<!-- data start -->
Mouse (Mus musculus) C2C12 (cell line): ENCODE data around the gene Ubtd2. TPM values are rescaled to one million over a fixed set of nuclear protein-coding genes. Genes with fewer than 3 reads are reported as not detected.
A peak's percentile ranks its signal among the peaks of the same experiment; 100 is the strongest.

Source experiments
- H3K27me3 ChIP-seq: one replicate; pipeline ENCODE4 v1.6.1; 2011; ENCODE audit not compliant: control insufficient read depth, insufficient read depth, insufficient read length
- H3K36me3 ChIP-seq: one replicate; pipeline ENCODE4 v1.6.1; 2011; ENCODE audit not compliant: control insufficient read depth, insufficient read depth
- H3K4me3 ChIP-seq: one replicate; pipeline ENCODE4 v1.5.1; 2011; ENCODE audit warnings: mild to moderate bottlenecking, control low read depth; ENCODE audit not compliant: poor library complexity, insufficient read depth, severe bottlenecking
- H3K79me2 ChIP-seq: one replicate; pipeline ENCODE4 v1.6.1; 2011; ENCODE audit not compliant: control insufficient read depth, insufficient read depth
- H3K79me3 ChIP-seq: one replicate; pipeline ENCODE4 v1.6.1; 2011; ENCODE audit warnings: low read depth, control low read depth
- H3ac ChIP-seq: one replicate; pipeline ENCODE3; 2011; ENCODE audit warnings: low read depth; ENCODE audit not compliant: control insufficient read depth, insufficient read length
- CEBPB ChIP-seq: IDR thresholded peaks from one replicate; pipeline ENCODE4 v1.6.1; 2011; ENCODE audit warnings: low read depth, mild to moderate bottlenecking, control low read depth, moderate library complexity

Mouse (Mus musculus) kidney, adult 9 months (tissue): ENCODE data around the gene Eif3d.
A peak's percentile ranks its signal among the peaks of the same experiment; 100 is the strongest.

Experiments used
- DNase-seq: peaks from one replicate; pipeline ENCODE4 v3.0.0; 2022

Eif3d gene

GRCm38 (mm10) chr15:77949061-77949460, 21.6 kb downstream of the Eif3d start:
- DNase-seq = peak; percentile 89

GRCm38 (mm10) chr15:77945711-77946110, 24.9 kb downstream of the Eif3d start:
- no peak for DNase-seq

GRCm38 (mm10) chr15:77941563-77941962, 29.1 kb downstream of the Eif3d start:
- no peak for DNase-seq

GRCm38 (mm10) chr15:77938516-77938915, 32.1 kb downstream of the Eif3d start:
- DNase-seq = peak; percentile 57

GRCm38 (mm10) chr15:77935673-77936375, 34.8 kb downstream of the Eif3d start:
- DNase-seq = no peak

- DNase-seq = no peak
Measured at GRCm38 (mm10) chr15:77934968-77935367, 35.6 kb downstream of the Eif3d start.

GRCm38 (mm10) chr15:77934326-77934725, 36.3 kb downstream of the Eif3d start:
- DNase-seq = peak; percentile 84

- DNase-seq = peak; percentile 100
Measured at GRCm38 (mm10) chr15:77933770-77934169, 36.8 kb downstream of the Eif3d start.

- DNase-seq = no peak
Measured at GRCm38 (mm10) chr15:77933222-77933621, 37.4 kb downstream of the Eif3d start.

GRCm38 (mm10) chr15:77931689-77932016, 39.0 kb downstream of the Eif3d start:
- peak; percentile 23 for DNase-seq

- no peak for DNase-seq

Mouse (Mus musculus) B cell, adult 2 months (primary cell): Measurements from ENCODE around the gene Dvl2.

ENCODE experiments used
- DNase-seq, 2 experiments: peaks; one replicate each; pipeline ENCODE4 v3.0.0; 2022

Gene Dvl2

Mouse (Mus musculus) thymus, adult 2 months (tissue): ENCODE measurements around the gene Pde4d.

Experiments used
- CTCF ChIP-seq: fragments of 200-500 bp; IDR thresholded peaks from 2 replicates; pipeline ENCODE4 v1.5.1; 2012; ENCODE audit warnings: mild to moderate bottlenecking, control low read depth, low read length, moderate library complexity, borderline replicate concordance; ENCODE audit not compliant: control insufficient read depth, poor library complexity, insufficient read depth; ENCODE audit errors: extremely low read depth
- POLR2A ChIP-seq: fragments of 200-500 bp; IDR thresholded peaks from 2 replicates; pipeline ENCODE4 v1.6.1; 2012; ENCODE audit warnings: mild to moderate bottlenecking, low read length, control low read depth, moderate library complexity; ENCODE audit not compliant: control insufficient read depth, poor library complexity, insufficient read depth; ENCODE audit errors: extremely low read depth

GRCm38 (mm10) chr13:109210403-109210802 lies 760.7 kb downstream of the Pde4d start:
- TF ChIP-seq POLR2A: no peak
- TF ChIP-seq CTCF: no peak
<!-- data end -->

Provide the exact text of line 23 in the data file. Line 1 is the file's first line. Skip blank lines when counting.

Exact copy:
- DNase-seq = peak; percentile 57